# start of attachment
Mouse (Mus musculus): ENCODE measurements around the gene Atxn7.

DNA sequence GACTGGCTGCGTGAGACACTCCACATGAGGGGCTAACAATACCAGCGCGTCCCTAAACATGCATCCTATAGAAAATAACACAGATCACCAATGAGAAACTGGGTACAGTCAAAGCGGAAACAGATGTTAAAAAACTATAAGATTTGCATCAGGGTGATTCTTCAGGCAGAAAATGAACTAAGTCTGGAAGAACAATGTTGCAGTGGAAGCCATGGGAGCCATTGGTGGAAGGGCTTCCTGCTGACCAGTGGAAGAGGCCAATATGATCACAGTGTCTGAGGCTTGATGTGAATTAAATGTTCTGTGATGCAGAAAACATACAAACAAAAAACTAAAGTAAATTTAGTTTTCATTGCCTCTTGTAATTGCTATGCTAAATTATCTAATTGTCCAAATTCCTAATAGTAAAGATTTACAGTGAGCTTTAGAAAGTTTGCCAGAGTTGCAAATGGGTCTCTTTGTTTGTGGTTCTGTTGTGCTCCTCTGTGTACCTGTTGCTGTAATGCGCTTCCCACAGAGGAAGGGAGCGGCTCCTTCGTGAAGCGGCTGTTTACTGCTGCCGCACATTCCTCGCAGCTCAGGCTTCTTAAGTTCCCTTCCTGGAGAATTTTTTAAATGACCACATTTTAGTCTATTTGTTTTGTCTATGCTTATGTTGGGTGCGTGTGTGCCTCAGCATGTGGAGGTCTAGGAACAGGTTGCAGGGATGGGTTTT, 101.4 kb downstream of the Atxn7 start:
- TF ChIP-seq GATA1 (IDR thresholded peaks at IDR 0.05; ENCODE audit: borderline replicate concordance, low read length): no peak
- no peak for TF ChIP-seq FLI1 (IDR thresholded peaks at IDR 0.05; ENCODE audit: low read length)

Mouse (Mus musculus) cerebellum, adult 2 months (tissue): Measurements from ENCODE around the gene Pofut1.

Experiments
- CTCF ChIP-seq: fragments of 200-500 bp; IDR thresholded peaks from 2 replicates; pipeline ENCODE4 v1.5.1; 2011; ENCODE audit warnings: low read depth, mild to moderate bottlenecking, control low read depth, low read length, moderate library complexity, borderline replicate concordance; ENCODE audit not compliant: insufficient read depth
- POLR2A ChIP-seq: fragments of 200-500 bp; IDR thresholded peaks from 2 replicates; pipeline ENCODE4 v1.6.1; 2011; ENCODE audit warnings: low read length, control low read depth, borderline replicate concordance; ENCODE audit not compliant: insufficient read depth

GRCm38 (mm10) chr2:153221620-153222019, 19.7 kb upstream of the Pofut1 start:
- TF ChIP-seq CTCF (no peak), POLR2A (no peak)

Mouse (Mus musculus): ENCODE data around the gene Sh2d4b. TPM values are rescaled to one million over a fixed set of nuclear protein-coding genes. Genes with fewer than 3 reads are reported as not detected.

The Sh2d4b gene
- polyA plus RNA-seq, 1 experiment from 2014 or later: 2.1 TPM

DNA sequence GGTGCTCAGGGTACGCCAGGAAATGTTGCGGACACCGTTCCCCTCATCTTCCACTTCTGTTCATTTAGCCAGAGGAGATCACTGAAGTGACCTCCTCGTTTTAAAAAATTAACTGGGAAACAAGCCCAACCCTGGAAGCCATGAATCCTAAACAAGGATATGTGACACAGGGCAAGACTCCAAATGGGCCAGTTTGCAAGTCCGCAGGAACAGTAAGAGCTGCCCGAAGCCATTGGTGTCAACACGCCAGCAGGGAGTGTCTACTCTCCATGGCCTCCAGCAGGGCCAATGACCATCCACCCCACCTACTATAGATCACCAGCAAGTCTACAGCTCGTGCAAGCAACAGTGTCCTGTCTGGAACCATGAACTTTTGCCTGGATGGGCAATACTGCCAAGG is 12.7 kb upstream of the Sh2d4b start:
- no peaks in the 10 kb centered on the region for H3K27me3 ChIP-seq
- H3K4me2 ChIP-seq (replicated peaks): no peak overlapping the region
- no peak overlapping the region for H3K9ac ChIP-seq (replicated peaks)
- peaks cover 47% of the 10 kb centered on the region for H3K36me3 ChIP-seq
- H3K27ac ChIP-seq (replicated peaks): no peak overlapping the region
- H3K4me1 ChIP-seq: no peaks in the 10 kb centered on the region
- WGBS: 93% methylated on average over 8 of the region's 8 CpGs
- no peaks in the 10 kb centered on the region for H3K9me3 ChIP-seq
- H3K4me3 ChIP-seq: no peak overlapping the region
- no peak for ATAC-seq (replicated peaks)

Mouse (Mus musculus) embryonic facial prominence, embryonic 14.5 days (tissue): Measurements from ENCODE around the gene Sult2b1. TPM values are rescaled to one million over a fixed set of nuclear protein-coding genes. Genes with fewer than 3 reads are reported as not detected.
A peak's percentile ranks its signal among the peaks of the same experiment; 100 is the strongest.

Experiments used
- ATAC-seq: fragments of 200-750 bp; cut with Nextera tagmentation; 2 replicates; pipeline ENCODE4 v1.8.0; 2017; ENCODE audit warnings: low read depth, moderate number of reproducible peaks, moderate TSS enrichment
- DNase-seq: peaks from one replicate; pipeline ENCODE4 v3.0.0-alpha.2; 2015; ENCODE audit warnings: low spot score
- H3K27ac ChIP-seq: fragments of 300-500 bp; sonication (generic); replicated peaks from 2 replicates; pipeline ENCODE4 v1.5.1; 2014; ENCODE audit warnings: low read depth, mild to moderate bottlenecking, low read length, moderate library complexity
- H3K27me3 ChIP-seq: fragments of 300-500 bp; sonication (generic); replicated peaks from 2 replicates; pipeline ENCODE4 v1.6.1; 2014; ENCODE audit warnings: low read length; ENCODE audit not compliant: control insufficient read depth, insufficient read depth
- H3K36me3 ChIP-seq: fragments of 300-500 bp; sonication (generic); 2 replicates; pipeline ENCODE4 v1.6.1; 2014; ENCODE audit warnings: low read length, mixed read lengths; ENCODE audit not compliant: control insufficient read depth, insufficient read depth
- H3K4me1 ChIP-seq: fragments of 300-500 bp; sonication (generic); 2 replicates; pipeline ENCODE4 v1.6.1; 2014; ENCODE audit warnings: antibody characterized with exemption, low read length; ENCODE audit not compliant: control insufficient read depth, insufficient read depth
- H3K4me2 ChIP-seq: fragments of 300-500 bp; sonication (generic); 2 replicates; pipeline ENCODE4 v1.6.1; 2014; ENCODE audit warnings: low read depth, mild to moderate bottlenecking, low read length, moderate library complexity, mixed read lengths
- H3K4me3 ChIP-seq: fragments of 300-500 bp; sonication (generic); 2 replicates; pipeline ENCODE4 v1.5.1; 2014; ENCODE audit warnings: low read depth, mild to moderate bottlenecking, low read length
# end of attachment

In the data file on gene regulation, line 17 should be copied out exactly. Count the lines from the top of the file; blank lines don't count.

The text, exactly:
- no peak overlapping the region for H3K9ac ChIP-seq (replicated peaks)